We're halfway through this season's grand NBA experiment, the monstrous Franken-team that is the 2010-11 Miami Heat.
After a slow start that saw the Heat sitting at just 9-8 after the first month of the season, they seemed to right the ship and ripped off 21 wins in 22 games to shoot themselves up the standings into the place that most onlookers had expected them to be.
But now, they've hit their second rough stretch of the season, losing five of their last six, including last night's nationally televised loss at Madison Square Garden to the rejuvenated Knicks.
With the trade deadline starting to approach, does this team need to make any moves to get better down the stretch? With their thin bench exposed recently, they just might.
While their lack of cap room hurts them when browsing the trade market, here's a look a 10 players who might be able to help turn up the Heat in Miami.
I'll be the first one to admit that this is a major stretch. See the italics, there?
Nevertheless, one of the Heat's major needs clearly is at point guard, where Dwyane Wade doesn't fit, and Mario Chalmers just isn't really cutting it.
Iverson, meanwhile, still harbors hope of restarting his NBA career after being relegated to Turkey this season, since no team stateside would touch him over the summer with a 10-foot pole.
Both sides could just be desperate enough to try to work something out. The problem is that Iverson is still under contract with Besiktas in the Turkish league, and Iverson has recently had to take time off due to pain in his calf, caused by an as-yet unknown ailment.
Perhaps then this is just a fantasy, but it's an intriguing one.
As talks between the Denver Nuggets and New Jersey Nets over Carmelo Anthony dragged on for weeks, one thing became rather clear: the Nets are willing to trade just about anybody on their team.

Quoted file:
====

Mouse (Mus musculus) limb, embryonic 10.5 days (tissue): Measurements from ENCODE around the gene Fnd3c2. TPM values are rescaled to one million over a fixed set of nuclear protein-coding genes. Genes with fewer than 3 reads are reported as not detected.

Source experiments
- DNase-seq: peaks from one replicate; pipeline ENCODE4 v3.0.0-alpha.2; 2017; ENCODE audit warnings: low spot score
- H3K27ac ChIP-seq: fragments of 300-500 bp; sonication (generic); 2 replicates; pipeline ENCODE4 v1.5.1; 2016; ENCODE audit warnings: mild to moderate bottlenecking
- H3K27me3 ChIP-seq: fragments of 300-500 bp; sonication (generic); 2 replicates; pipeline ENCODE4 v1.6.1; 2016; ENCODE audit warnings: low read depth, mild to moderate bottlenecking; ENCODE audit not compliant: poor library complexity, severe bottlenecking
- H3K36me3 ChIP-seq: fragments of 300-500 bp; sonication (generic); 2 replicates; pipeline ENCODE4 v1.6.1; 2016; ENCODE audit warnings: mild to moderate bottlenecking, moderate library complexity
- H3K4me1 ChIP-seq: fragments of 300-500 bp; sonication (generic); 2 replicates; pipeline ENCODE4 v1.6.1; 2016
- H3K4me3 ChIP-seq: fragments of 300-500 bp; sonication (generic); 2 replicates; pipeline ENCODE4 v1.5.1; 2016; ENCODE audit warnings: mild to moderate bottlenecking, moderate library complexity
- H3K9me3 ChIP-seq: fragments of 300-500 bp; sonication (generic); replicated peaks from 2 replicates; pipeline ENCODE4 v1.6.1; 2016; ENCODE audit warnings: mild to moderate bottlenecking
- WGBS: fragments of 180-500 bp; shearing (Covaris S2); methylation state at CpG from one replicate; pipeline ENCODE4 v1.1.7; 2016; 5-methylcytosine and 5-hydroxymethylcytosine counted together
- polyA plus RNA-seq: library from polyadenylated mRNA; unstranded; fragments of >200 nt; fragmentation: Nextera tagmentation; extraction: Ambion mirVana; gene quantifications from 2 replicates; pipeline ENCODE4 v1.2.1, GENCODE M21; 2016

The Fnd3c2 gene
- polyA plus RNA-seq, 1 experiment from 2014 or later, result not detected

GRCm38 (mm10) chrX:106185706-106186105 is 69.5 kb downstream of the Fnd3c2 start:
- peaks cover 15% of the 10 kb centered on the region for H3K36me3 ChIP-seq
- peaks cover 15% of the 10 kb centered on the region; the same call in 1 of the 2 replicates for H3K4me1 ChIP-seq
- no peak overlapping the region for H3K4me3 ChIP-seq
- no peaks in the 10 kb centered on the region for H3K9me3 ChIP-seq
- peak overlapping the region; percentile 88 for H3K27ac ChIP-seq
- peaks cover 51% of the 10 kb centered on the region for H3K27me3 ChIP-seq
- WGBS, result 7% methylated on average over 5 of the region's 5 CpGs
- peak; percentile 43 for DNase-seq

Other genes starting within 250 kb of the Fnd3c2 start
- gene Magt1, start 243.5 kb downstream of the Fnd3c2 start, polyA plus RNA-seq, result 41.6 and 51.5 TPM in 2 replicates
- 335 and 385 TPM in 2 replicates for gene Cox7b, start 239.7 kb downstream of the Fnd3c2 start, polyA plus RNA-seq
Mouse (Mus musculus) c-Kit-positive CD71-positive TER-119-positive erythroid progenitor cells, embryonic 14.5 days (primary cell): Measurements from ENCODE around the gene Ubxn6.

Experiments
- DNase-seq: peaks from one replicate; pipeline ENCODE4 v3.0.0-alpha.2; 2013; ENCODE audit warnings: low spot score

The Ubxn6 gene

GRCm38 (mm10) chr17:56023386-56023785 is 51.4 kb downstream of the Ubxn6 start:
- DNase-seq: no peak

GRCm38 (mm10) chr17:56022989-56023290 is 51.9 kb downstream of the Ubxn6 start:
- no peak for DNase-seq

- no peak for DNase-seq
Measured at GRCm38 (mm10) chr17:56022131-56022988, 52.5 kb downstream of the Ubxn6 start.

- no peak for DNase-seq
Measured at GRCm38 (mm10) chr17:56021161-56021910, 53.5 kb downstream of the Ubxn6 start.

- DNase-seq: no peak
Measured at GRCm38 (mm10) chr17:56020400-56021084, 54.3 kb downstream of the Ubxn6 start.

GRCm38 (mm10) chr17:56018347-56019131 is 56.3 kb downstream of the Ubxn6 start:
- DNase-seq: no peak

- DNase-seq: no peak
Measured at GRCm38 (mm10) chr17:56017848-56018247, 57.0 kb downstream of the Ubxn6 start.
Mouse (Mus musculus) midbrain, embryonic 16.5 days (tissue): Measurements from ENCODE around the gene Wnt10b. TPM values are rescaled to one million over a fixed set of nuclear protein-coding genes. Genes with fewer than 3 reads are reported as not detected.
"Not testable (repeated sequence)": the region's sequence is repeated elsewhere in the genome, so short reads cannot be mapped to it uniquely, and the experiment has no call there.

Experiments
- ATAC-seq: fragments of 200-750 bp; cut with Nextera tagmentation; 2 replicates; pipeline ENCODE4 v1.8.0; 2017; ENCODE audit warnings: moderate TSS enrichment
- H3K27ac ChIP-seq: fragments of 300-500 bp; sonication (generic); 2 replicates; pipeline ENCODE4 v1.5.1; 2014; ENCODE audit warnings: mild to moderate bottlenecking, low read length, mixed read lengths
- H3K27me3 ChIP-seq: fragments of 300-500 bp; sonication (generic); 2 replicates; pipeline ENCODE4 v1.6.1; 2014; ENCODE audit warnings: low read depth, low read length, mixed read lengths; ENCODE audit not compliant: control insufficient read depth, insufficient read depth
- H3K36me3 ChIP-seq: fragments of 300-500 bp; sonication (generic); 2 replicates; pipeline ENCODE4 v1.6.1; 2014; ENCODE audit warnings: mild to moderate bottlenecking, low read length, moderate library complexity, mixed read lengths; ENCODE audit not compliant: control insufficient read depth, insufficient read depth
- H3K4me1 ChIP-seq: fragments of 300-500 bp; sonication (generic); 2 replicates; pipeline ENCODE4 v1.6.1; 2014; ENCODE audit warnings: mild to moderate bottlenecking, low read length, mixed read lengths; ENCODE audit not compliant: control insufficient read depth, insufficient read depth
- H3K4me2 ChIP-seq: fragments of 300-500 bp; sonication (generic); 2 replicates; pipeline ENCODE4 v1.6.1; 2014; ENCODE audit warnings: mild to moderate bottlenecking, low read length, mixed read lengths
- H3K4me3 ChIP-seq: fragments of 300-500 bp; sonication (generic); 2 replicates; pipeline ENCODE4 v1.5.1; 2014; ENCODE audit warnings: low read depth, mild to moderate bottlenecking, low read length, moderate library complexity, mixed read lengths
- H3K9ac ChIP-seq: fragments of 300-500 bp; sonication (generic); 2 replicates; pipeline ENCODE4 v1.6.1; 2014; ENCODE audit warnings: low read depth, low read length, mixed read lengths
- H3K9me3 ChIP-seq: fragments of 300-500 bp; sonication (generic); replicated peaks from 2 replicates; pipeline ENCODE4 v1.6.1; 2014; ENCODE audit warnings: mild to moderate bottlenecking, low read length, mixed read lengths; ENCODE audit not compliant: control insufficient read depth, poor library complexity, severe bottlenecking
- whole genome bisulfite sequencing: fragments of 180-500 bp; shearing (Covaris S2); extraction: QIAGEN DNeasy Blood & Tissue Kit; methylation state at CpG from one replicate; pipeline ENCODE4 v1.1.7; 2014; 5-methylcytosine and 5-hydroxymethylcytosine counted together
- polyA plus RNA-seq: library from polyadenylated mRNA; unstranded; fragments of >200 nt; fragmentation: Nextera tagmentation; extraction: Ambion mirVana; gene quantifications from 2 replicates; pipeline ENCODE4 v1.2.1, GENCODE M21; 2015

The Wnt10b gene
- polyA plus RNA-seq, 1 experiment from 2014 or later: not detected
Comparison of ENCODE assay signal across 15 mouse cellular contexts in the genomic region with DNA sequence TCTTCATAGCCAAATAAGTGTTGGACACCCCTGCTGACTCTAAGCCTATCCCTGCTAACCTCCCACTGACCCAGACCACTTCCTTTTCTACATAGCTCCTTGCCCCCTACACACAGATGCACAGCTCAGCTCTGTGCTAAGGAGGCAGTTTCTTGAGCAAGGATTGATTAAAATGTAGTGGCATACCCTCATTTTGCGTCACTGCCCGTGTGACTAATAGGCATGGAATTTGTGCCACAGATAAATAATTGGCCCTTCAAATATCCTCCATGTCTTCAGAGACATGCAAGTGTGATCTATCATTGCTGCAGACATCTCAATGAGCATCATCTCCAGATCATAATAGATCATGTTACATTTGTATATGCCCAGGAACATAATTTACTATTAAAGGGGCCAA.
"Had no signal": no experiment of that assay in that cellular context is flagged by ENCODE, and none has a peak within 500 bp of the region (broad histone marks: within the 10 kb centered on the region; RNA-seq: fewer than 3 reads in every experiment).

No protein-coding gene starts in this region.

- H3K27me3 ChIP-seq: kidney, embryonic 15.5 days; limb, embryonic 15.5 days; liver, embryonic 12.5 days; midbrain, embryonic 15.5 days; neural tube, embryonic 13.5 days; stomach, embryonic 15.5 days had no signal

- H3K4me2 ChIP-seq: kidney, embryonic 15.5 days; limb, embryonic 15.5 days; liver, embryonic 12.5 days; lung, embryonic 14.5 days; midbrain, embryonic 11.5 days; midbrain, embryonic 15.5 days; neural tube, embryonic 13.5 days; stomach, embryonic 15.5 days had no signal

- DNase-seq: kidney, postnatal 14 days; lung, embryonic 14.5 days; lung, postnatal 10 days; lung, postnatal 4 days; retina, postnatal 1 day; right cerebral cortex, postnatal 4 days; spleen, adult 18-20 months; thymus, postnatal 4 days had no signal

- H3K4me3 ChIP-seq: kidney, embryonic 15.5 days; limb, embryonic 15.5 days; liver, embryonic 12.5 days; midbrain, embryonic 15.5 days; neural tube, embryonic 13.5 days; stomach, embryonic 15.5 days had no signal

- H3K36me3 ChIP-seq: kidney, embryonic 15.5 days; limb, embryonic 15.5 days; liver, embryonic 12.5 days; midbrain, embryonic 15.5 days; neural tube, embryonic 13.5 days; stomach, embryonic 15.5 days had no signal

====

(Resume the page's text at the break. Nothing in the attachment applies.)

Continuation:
Humphries has had a fairly pedestrian seven-year career, but he's been a pleasant surprise in Newark this season, leading the team with 9.4 rebounds per game, and chipping in a respectable 8.9 points per game, to boot.
The other thing the Heat have lacked this year, other than a solid solution at point guard, is a real banger down low. With Udonis Haslem out for the season after having foot surgery, that void isn't going away anytime soon.
Humphries is no great shakes, but he'd be a big body who would grab some boards, and he's relatively affordable.
Thabeet has been mostly a bust in his two seasons in the NBA after being the second overall pick out of Connecticut in 2009.
He has failed to work his way into the Memphis lineup, and is barely playing this season, averaging just 8.7 minutes per game.
He has looked to be even more of a project that he was initially viewed as, and with Memphis stuck in fourth place in the Southwest (how Memphis qualifies as the 'Southwest' is another story), they might be amenable to someone taking him off their hands for the right price.
Miami could offer a bench player or two who might actually get some minutes, and/or a draft pick. It wouldn't be the trade heard 'round the world, but as with Humphries, it would get Miami a big body (Thabeet is 7'3", 263 pounds) who might be able to bang a bit and play some defense, at least.
Przybilla is a veteran big man who's had his share of injury woes, but he's been taking advantage of an increased role lately with Portland in the wake of Marcus Camby going down, starting their last four games.
He might be available though, because Portland, with Brandon Roy also sidelined, has bigger needs, and could be amenable to parting with Przybilla for a reasonable fee. Other teams, such as the Knicks, have already expressed some interest.
For a player who would be expected to be nothing more than a backup center, playing 20 or so minutes a night, and grab some rebounds, Miami could do worse than the man with the easiest name to spell in sports.
McGrady wouldn't fill the Heat's biggest needs (point guard, big man who can bang), but he's still potentially a good fit.
He'd come extremely cheap for a player of his pedigree, as he signed with the Pistons this season for just $1.3 million, and with his deal expiring at season's end, Miami would be able to re-evaluate where they wanted to go at that point.